Medical identity fraud in the United States: could it happen here?

Jeffrey D Zajac
Med J Aust 2010; 192 (3): . || doi: 10.5694/j.1326-5377.2010.tb03447.x
Published online: 1 February 2010

Rebecca Nicole Hannah Zajac is not a name two people are likely to have. Yet, my daughter, living in the United States, found that someone with this name and the same birthday as her had opened three bank accounts and overdrawn these accounts substantially. Thus, when Rebecca came to open a bank account in New York City, she was told it was not possible because she already had three accounts on which money was owed at another bank. This is a real and not uncommon scenario in the US where, because of the complexity of the banking system, identity fraud is rife. For Australians visiting or living in the US since the new homeland security laws came into force, it is quite difficult to open a bank account there. On the other hand, having one’s credit card skimmed to duplicate the cardholder’s name, the card’s number and other data is easy.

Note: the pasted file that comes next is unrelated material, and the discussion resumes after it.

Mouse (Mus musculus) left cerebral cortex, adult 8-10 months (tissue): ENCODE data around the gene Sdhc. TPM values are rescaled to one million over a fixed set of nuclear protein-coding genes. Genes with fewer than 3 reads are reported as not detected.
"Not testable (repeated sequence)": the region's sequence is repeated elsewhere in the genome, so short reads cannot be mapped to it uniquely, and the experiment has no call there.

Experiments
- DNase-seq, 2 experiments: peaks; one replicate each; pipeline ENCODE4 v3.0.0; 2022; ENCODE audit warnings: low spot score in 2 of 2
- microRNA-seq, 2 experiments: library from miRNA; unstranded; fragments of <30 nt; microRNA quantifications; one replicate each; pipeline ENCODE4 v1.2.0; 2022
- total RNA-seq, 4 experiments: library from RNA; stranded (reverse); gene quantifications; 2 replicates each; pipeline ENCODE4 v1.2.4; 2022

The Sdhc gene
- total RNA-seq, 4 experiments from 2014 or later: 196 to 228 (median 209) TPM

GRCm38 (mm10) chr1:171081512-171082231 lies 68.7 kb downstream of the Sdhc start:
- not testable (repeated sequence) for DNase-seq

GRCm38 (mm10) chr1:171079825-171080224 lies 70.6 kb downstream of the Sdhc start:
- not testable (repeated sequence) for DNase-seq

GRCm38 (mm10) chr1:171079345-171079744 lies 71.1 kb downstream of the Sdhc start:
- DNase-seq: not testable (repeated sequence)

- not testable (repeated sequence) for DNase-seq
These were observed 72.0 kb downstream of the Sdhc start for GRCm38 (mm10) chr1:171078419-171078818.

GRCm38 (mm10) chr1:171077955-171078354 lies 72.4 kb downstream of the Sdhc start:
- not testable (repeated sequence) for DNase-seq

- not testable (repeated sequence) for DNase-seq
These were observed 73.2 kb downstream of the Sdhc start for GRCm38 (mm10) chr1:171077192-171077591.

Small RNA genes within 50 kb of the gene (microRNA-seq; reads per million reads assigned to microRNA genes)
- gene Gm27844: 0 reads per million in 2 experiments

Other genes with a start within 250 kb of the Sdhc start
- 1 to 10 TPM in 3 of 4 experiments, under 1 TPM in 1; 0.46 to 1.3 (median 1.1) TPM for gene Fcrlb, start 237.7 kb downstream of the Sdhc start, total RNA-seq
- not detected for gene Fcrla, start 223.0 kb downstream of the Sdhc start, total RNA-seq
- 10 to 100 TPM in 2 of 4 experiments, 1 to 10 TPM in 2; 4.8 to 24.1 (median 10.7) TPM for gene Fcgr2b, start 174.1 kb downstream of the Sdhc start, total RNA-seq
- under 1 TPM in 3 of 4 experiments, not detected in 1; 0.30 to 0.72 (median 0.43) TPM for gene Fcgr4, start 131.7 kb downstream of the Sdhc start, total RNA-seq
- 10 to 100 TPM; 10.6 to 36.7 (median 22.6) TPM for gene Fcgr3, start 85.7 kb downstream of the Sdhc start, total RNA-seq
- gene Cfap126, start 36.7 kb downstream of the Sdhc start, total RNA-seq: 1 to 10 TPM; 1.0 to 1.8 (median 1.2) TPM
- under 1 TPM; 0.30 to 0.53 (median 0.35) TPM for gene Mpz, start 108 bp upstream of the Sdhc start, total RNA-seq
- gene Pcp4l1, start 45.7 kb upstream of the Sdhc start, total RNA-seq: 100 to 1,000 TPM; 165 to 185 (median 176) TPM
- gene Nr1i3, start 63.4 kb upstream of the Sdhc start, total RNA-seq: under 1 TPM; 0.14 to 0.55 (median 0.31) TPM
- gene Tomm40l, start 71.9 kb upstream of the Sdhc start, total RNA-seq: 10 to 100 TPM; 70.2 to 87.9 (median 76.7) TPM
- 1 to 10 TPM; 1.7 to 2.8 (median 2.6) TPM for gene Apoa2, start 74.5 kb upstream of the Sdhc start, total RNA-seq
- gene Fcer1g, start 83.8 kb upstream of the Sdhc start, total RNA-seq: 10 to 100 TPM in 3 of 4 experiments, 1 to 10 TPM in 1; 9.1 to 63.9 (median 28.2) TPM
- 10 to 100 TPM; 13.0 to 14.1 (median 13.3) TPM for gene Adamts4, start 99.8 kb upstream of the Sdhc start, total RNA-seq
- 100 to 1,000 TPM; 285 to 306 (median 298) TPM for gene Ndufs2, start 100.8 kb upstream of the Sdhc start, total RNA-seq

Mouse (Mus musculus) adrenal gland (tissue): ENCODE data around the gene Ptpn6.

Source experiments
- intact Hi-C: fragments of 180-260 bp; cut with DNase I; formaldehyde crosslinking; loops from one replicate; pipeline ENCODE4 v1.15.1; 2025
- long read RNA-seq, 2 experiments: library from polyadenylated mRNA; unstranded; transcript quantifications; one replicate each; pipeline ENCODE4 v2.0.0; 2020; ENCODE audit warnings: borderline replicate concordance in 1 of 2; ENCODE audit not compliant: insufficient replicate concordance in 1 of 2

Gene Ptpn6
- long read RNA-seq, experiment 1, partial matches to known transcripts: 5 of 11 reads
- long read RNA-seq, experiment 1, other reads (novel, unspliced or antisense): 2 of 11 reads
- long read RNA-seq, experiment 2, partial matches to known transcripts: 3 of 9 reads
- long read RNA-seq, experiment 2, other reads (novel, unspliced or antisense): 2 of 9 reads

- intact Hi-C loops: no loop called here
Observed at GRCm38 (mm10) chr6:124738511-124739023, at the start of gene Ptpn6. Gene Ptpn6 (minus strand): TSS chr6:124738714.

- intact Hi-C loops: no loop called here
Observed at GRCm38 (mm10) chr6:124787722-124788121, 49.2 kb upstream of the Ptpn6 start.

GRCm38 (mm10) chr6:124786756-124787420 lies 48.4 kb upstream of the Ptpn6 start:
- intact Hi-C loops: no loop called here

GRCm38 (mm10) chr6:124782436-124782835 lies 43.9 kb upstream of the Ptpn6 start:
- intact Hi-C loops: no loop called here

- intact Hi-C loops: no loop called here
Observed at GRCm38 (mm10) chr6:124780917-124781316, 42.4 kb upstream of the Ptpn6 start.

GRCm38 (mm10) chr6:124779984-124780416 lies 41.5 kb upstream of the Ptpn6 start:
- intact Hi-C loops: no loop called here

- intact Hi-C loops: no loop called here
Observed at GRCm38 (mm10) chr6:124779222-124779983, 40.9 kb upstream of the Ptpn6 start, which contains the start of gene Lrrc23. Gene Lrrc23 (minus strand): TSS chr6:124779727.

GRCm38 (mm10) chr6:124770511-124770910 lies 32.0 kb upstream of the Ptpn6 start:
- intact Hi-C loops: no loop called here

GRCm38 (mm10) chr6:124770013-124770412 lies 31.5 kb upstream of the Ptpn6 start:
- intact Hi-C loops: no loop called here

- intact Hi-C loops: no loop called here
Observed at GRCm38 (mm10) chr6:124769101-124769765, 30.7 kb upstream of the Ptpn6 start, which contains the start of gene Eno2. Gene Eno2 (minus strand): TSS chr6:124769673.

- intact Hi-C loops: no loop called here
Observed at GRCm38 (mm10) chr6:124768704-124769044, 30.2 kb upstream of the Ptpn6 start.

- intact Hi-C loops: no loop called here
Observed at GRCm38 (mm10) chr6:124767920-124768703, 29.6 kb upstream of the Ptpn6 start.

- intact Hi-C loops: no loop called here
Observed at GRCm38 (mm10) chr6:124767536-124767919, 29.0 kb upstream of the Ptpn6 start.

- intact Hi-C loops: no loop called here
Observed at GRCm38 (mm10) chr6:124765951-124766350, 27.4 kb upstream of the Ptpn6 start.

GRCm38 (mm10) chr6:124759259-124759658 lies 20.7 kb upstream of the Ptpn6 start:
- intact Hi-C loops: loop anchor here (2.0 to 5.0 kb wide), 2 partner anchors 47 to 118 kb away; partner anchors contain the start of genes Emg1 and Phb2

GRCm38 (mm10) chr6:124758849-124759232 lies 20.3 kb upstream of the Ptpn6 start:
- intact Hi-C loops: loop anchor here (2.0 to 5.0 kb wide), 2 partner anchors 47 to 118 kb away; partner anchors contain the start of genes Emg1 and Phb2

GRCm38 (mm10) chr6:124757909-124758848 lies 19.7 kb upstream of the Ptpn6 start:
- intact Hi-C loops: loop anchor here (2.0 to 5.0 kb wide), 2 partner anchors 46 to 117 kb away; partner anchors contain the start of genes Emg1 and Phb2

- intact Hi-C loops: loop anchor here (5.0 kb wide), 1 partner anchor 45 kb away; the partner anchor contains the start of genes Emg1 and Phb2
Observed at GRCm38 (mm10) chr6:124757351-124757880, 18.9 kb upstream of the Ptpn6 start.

• Jeffrey D Zajac

  • Department of Medicine, University of Melbourne (Austin Hospital), Melbourne, VIC.



remove_circle_outline Delete Author
add_circle_outline Add Author

Do you have any competing interests to declare? *

I/we agree to assign copyright to the Medical Journal of Australia and agree to the Conditions of publication *
I/we agree to the Terms of use of the Medical Journal of Australia *
Email me when people comment on this article

Online responses are no longer available. Please refer to our instructions for authors page for more information.